I Got Kicked Out Of My Grief Support Group

I got kicked out of my grief support group. During the last meeting, the facilitator told us there was going to be a big influx of new people to the group, though why there would be an influx and how he knew this, he didn’t say. What he did say was that if we were able to function, if we were able to go about our daily activities, we were supposed to leave the group. He also said the group was too social, but isn’t that the purpose of a group? To support each other? We did talk before and after the meeting, but during the meeting, we stuck to the subject — grief — which was why we were all there. It was the only place we could continue sharing our sad tales and talk about what we were feeling. The rest of the world has passed on, leaving us alone with our emptiness and our tears.

In order to break up the group, the facilitator said he was going to cancel meetings for a month so we could evaluate ourselves, and then if we really, really, really needed the group, we could return. This stunned the heck out of me. Because he thought some people had overstayed their welcome, he was going to leave the newly bereft without any support for a month!! With Father’s Day almost here? He finally agreed to cancel only a single meeting, but still, the whole concept is appalling.

Apparently, a group in another town turned into a social gathering, and to change the focus, that group was cancelled for a month. Only two people returned after the meetings resumed, and the facilitators congratulated themselves on a job well done. But no one checked to see why the others didn’t come back. Perhaps, like me, they felt betrayed. A place that was supposed to be safe suddenly became dangerous. Sure, I could go back, but I’d never be able to open up again. I’d always be wondering if I was being judged, if I wasn’t going through grief fast enough to suit the facilitator, if I were depriving some other poor soul of a say, if I were being too social or too articulate. (Apparently, my ability to talk articulately about grief is a drawback. Though why, I don’t know. Just because I can put into words what others feel does not mean I’m not feeling grief myself.)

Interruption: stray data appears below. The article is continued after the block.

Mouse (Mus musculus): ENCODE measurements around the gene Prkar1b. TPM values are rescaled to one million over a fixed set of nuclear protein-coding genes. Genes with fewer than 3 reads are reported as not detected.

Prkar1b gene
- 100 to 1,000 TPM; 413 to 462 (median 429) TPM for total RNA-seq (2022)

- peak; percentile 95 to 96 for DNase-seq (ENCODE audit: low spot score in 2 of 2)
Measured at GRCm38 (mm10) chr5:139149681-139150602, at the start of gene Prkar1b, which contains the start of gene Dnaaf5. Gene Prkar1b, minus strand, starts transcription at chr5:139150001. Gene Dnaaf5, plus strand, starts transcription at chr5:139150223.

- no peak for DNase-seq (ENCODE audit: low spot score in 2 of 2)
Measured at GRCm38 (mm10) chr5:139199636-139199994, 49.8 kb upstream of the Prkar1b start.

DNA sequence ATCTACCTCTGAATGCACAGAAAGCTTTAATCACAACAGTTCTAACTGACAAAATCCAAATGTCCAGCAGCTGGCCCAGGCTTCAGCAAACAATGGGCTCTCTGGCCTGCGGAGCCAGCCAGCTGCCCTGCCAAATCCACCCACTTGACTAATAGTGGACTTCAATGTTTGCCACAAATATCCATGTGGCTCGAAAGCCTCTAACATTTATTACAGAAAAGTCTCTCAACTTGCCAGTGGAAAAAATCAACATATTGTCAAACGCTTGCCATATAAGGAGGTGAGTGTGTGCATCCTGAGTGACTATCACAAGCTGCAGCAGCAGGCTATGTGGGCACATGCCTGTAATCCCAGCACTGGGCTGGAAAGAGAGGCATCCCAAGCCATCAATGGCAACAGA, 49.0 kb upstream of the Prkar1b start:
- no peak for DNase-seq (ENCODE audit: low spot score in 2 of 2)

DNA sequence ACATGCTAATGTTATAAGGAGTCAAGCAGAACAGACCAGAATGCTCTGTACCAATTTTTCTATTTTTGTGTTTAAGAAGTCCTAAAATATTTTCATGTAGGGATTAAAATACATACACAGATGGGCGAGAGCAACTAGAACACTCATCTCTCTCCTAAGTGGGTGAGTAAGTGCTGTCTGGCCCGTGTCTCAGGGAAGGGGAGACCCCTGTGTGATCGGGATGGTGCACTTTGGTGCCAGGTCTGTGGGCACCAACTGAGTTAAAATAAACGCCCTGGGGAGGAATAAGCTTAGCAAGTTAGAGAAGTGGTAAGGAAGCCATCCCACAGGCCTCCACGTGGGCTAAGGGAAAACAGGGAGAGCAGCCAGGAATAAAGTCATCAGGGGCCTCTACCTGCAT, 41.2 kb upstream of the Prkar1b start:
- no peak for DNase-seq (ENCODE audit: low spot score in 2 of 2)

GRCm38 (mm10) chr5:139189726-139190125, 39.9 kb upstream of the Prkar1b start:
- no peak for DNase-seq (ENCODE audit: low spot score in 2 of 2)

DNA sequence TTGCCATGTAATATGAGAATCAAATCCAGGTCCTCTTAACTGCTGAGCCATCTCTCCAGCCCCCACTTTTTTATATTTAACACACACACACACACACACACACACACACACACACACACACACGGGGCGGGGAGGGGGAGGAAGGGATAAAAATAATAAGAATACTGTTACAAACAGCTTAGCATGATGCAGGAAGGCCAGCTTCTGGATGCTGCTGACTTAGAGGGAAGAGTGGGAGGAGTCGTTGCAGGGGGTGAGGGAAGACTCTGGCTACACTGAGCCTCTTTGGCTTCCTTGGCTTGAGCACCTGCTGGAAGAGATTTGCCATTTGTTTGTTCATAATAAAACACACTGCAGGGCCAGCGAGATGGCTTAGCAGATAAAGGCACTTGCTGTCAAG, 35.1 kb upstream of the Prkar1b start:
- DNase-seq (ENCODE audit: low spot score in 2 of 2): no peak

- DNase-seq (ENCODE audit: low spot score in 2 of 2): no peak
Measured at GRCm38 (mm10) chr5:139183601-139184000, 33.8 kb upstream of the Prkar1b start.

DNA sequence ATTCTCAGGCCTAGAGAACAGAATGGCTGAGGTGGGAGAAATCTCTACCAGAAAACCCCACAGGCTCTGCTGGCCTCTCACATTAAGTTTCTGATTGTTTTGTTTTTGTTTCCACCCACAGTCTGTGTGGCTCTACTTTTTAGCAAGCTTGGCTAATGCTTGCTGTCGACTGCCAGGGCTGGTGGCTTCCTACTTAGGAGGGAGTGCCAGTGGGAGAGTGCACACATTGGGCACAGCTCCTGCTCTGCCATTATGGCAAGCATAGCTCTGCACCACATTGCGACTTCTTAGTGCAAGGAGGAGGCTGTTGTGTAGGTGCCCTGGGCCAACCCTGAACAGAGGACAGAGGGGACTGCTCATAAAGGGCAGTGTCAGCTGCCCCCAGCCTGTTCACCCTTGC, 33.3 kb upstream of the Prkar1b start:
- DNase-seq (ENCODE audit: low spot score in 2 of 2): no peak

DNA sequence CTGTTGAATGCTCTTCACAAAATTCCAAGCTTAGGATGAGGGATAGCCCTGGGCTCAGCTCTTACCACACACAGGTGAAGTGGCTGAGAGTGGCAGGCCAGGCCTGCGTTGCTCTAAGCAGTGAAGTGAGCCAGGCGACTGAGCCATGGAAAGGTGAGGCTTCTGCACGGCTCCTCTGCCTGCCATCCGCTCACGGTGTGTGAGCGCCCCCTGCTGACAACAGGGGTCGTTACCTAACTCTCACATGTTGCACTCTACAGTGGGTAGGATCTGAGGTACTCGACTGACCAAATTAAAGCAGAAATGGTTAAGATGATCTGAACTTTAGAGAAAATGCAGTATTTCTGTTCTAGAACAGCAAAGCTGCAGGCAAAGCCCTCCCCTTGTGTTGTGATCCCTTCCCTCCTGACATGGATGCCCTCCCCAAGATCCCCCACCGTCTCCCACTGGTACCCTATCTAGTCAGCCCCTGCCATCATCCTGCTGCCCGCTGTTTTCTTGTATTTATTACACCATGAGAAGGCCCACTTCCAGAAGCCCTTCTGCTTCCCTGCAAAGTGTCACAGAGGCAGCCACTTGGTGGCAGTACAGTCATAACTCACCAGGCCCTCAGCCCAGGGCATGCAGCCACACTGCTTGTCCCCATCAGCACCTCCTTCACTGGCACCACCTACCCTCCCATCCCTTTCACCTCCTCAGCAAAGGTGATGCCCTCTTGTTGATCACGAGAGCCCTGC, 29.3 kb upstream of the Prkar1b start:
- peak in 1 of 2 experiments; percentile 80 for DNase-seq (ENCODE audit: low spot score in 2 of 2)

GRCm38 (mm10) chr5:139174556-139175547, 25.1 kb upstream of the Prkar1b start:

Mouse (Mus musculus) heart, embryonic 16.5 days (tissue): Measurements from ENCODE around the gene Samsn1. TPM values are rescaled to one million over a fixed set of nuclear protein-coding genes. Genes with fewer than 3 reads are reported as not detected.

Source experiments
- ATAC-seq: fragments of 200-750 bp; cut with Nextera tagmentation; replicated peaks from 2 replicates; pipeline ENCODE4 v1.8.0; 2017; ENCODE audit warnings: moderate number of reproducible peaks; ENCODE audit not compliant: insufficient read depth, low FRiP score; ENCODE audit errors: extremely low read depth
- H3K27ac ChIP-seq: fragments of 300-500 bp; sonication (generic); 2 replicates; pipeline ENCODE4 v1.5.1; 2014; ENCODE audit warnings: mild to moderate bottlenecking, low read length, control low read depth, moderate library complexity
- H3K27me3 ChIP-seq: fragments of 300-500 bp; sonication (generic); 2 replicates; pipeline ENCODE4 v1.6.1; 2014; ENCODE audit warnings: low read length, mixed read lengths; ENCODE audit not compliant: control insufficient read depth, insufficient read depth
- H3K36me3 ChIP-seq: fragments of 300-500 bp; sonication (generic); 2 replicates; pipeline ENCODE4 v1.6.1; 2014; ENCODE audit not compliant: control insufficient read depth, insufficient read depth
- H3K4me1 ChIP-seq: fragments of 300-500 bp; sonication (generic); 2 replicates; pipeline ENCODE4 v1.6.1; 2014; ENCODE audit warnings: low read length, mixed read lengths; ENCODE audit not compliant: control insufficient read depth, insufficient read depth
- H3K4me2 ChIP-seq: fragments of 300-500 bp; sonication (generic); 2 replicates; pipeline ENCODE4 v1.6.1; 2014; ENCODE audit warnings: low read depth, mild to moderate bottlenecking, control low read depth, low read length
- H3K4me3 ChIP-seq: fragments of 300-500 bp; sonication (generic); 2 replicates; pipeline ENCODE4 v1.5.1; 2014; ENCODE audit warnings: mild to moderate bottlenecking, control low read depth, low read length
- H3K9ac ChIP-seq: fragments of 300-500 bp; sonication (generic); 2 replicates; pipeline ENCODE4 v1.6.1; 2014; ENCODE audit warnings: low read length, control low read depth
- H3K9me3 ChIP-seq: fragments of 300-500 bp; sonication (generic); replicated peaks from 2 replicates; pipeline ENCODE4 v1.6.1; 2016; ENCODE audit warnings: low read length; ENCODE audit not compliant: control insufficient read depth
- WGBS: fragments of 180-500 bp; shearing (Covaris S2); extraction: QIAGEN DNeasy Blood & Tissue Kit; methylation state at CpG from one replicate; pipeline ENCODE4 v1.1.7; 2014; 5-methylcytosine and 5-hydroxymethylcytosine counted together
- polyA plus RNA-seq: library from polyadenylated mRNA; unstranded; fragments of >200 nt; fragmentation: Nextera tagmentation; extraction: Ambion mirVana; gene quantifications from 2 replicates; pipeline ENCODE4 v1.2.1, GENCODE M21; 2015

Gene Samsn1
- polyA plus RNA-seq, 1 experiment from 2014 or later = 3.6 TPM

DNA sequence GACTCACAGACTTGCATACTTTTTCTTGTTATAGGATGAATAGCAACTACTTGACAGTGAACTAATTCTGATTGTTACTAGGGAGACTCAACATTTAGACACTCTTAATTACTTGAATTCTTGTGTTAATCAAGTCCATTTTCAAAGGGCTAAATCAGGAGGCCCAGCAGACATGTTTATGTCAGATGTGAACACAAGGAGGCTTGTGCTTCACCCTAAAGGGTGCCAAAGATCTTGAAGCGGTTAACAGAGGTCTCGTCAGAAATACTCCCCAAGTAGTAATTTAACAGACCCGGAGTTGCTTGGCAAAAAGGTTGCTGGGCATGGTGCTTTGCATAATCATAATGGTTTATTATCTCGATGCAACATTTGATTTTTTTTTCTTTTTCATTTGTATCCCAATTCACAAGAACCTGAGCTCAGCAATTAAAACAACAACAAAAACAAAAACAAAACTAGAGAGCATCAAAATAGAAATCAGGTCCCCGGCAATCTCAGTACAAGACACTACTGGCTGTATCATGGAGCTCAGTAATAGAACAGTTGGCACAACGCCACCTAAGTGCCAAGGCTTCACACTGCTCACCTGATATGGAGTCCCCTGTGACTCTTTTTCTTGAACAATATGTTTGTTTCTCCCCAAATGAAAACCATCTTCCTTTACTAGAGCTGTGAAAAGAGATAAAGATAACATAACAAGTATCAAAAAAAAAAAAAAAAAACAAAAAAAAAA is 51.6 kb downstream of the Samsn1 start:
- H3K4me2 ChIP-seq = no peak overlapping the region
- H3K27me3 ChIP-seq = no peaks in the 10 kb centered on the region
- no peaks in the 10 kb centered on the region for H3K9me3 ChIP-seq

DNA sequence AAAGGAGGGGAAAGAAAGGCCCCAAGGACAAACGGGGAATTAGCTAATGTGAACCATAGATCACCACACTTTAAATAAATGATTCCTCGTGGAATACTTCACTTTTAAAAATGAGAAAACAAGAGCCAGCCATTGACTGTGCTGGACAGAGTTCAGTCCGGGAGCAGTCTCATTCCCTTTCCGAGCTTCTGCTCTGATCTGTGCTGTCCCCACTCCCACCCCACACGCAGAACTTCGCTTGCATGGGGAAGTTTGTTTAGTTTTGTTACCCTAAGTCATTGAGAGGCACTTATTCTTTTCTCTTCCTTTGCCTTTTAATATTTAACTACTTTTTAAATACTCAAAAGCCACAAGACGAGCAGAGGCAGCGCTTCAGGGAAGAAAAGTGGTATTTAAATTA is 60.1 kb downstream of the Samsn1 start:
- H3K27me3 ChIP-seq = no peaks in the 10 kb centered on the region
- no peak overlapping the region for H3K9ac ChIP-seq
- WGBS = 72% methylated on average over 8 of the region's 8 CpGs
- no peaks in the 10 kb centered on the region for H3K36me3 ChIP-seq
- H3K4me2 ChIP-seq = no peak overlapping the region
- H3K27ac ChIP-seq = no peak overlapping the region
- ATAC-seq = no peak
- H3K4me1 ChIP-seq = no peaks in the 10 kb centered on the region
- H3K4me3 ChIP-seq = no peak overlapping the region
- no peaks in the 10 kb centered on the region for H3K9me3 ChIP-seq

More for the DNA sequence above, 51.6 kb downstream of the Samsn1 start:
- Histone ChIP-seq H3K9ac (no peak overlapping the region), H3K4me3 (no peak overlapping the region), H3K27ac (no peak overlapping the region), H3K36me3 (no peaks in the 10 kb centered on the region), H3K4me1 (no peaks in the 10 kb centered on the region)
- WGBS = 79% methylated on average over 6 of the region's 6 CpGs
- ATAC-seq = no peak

The facilitator kept saying, “This is hard for me.” He never even looked at the shocked faces of the group participants, just kept saying how hard it was for him. Who cares how hard it was for him? He shouldn’t have said anything in the first place. (I’m not supposed to talk about what goes on in the group, but since I am no longer a participant, I can say what I want. Besides, it was more my group than his. I understood what people were going through. He didn’t. How could he? He still has his spouse. Until you’ve lost a long-time mate, you cannot know, cannot comprehend the vast physical, emotional, intellectual, spiritual changes such a death brings to one’s life.)

We were originally told we could keep attending meetings as long as we needed. In fact, Medicare demands that hospice provide bereavement counseling for a minimum of thirteen months. Nowhere in that regulation does it say grievers are prohibited from attending if they could function in the world. Besides, if we couldn’t function, we never would have been able to attend in the first place.

I’d stopped going to the bereavement group for a while, then returned to help support a friend through the worst of her grief, but it’s come full circle and I need the group for me again. I was okay for the first two months after the anniversary of my life mate’s death, but the truth — that he is irrevocably gone — has seeped into the depths of my being, and I am feeling heartbroken. I need to be with those who understand this upsurge in grief. Who don’t mind my tears. Who know that the calendar means nothing when it comes to grief. Who realize that yes, the newly bereft need support, but so do those who are further along.